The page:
Kate And Leopold
A modern-day ad-executive falls in love with a charming 19th century bachelor after he magically lands in present-day New York.
Kate McKay (Meg Ryan) is a newly single ad executive living in New York City. Kate's ex-boyfriend (and quasi-scientist) Stuart (Liev Schreiber) lives in the apartment directly above her. After hearing mysterious thumps coming from Stuart's apartment one night, Kate climbs up the fire escape to investigate, only to find Leopold (Hugh Jackman), a 19th century English Duke, sprawled out on the couch. Turns out Stuart has discovered a portal through which he can travel back through time and has accidentally brought back Leopold, his great-great grandfather--and future elevator inventor. Although there is the prerequisite flushing toilet wonderment scene, the film thankfully does not dwell on Leopold's marvel of 21st century technology. Kate and Leopold (predictably) fall in love but must inevitably deal with the fact that they are from different centuries. In a bizarre plot twist, Stuart discovers that Kate actually belongs in 1867, and is destined to marry Leopold.
Hugh Jackman (X-Men, Swordfish) shows that he can go from playing a mutant to a duke with relative ease. Jackman's speeches don't lack conviction even if they lack historical accuracy, and Hugh definitely brings added zing to the character then what was written. Meg Ryan (Proof of Life), on the other hand, plays Meg Ryan, the same character she seems to play in every movie. There is no doubt that Ryan's character is sweet and likeable, but she seems have pigeonholed herself into playing these leading women that are always single, invariably bright and consistently clumsy. Apart from her hair being a few inches longer, Meg is basically playing the same character she portrayed in You've Got Mail and Sleepless in Seattle. Liev Schreiber was well cast as the spastic scientist, but his character is so rudimentary that his discovery of time travel is simply too implausible. Aside from Jackman, the only other impressive performance is from Breckin Meyer who plays Charlie, Kate's younger, wannabe-actor brother.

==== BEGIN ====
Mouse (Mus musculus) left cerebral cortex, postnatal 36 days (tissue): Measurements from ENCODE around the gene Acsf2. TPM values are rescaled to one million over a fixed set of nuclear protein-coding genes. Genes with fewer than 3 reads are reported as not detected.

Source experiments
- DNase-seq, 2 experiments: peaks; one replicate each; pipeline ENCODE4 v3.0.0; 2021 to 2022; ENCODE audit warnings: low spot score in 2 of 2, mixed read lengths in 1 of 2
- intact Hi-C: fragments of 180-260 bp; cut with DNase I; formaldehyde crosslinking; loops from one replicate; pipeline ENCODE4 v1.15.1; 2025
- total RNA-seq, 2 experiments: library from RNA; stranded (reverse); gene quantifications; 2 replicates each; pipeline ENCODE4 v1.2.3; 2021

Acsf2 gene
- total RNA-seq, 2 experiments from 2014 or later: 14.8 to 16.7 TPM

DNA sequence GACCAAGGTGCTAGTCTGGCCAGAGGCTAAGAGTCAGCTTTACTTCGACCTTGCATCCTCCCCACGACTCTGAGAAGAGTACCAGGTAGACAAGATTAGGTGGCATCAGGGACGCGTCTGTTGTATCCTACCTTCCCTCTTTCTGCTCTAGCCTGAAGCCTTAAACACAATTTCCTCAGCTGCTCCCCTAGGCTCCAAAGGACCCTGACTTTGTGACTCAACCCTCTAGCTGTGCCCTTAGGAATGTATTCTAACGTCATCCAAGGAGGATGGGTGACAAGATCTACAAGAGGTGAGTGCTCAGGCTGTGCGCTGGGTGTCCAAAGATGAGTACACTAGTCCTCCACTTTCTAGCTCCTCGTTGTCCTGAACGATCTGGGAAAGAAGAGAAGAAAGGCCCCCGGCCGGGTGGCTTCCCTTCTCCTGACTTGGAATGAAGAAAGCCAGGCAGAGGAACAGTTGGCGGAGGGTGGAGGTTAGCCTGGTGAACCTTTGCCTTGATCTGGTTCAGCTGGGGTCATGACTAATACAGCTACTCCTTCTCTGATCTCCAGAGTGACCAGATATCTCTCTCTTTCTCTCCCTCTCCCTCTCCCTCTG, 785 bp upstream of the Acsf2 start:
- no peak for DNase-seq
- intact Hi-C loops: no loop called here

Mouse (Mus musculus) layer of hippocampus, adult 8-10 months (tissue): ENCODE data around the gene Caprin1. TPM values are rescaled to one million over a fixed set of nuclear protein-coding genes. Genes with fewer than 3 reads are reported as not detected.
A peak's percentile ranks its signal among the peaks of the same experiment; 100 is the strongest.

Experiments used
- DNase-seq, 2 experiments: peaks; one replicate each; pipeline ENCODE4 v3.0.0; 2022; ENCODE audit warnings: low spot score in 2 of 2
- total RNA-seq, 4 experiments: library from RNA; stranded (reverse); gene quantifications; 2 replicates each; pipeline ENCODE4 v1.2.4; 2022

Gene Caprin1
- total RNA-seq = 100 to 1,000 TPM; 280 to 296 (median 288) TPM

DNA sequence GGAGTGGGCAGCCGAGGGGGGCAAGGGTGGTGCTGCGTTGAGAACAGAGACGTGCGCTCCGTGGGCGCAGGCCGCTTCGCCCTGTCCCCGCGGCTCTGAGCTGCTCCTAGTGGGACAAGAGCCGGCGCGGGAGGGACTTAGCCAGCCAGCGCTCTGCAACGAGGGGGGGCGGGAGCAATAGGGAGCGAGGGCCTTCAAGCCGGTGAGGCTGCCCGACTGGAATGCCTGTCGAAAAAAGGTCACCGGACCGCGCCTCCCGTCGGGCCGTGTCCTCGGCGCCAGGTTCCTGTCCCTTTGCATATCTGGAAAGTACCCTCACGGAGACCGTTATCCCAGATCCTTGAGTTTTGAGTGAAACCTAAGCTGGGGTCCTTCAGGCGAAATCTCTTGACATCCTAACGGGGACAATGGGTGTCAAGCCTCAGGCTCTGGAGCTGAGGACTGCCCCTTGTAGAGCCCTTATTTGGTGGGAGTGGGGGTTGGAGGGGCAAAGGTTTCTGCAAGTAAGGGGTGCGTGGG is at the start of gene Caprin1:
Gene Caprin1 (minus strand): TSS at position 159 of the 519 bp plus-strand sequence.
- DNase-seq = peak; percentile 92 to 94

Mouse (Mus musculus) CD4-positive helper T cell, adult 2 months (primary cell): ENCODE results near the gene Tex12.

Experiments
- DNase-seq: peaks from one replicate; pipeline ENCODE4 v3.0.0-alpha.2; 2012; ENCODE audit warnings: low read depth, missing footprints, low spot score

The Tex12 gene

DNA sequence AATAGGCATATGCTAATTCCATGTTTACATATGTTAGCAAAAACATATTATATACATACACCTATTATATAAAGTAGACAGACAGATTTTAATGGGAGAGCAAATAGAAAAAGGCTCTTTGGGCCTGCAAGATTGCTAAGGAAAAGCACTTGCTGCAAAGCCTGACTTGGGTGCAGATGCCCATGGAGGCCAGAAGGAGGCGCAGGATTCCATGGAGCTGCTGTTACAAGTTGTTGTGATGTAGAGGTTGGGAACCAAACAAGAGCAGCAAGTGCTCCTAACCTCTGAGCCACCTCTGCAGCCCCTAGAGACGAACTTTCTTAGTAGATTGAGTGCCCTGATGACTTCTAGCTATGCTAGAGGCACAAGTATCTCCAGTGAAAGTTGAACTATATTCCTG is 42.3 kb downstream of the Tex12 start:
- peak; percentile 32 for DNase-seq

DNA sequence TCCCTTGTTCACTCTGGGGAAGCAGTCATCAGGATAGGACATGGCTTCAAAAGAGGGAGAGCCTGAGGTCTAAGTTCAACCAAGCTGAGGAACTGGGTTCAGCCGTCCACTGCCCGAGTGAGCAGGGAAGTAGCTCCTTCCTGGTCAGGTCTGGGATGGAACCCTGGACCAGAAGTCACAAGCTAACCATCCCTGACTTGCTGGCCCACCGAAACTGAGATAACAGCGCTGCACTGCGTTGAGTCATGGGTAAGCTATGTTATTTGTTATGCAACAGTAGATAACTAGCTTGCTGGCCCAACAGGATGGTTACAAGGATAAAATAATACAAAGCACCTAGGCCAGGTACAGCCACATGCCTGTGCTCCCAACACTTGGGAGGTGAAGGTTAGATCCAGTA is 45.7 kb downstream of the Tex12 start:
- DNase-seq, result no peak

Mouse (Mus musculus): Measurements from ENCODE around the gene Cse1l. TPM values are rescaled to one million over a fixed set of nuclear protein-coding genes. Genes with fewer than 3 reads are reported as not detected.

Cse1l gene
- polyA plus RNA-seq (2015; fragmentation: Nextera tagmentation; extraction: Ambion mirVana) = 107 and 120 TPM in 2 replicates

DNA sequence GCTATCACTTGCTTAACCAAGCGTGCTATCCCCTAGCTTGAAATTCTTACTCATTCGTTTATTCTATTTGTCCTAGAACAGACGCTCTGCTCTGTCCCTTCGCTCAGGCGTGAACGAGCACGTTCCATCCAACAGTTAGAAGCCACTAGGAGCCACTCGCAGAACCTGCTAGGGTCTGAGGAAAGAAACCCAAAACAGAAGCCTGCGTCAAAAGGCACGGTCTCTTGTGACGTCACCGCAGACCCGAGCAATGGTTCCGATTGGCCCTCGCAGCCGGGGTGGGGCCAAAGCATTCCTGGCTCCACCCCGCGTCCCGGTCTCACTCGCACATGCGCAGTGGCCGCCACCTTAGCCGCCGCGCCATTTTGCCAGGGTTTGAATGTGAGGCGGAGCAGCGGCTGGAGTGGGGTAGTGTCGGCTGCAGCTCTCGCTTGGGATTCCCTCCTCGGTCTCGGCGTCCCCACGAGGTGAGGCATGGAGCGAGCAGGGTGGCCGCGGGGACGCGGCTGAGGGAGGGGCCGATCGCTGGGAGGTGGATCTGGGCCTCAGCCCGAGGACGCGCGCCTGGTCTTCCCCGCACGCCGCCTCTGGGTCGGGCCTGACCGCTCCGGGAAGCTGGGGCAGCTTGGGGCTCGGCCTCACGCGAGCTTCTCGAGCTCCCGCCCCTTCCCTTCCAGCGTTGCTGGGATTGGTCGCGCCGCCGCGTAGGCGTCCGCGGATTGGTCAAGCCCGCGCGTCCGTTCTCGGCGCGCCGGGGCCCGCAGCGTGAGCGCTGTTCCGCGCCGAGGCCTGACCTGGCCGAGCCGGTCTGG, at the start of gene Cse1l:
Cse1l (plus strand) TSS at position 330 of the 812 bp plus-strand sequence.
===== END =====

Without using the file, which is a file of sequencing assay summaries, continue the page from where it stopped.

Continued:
If the story for Kate & Leopold sounds explicitly familiar, that's because it has already been done twice this year with Just Visiting and Black Knight. Originally slated for release on Valentine's Day in 2002, the film was pushed up to Dec. 21, but later pushed back to Dec. 25, as Miramax decided to take the film back to the editing room for a little extra work. Apparently the gigantic plot holes, like the fact that Kate and Leopold's marriage would make Stuart their great-great grandson, had initially gone unnoticed by the studio. Writer/director James Mangold should have done a bit more research with the screenplay, not to mention metaphysics. The time traveling bit is never really explained properly and turns into a big white elephant that poses too many problems later on in the film. Added on to the fact that the story has too many problems, viewers are also subjected to too many shots of Schreiber's droopy-eyed dog look and Ryan's trademark pout.
Kate & Leopold is not one of those guilty pleasure romantic type comedies, but a poorly executed movie that relies on Ryan's appeal, which is clearly getting stale.